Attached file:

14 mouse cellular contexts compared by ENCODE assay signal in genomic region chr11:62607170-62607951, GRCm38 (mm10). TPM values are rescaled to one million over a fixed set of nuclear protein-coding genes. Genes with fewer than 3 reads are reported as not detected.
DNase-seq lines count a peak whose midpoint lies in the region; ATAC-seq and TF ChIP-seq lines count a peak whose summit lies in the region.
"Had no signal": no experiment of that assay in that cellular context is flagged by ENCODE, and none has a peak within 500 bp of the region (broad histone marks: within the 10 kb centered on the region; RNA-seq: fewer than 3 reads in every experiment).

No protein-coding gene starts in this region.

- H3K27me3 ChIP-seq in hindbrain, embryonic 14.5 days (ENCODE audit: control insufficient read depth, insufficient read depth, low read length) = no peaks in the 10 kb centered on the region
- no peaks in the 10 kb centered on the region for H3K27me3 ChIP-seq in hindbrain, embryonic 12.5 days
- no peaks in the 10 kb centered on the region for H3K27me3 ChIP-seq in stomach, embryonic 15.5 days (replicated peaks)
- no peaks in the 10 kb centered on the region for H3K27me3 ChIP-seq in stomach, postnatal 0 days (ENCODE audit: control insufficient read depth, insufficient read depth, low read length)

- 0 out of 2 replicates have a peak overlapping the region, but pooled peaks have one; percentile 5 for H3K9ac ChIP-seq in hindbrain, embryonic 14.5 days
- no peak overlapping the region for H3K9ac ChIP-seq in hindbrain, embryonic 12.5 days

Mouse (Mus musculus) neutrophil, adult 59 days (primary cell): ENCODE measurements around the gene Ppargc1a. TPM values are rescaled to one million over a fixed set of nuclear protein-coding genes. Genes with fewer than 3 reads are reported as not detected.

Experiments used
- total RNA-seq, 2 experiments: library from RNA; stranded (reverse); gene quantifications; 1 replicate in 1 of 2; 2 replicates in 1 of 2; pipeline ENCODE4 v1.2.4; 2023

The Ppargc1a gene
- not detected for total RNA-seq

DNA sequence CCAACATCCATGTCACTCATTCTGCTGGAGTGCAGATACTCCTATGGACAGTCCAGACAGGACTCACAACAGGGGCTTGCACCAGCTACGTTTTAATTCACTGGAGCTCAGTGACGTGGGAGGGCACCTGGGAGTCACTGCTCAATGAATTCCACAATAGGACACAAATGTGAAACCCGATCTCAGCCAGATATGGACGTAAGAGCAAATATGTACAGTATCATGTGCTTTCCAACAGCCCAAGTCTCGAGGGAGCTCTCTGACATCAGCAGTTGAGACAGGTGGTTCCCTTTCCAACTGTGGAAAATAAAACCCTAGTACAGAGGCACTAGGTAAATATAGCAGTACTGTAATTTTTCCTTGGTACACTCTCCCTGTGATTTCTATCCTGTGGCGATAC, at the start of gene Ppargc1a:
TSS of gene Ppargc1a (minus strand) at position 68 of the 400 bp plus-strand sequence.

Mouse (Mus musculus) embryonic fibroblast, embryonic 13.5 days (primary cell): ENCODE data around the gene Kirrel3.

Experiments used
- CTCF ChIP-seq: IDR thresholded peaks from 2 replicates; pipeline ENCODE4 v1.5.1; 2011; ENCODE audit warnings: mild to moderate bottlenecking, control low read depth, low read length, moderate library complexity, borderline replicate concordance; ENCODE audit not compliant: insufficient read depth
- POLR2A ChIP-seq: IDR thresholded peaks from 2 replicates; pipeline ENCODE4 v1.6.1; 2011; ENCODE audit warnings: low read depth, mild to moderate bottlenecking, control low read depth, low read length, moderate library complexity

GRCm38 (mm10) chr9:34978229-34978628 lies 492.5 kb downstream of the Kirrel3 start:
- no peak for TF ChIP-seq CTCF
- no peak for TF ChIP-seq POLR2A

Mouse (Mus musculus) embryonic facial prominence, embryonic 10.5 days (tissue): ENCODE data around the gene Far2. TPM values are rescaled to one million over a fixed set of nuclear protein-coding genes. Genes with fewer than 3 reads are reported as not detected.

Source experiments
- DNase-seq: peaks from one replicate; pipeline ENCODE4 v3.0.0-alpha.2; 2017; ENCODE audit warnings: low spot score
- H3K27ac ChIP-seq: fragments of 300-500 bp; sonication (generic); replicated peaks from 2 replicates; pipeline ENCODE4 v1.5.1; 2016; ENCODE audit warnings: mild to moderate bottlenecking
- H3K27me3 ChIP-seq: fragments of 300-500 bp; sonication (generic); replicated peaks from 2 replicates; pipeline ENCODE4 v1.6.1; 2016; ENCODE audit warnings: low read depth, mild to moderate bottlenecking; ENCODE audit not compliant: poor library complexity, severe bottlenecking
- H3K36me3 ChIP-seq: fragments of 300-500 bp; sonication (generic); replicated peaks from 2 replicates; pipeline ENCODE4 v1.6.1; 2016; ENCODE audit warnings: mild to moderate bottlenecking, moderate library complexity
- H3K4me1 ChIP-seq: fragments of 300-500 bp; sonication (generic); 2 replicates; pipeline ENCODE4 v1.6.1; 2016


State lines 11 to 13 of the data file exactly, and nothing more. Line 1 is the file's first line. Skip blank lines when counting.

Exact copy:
Mouse (Mus musculus) neutrophil, adult 59 days (primary cell): ENCODE measurements around the gene Ppargc1a. TPM values are rescaled to one million over a fixed set of nuclear protein-coding genes. Genes with fewer than 3 reads are reported as not detected.

Experiments used
- total RNA-seq, 2 experiments: library from RNA; stranded (reverse); gene quantifications; 1 replicate in 1 of 2; 2 replicates in 1 of 2; pipeline ENCODE4 v1.2.4; 2023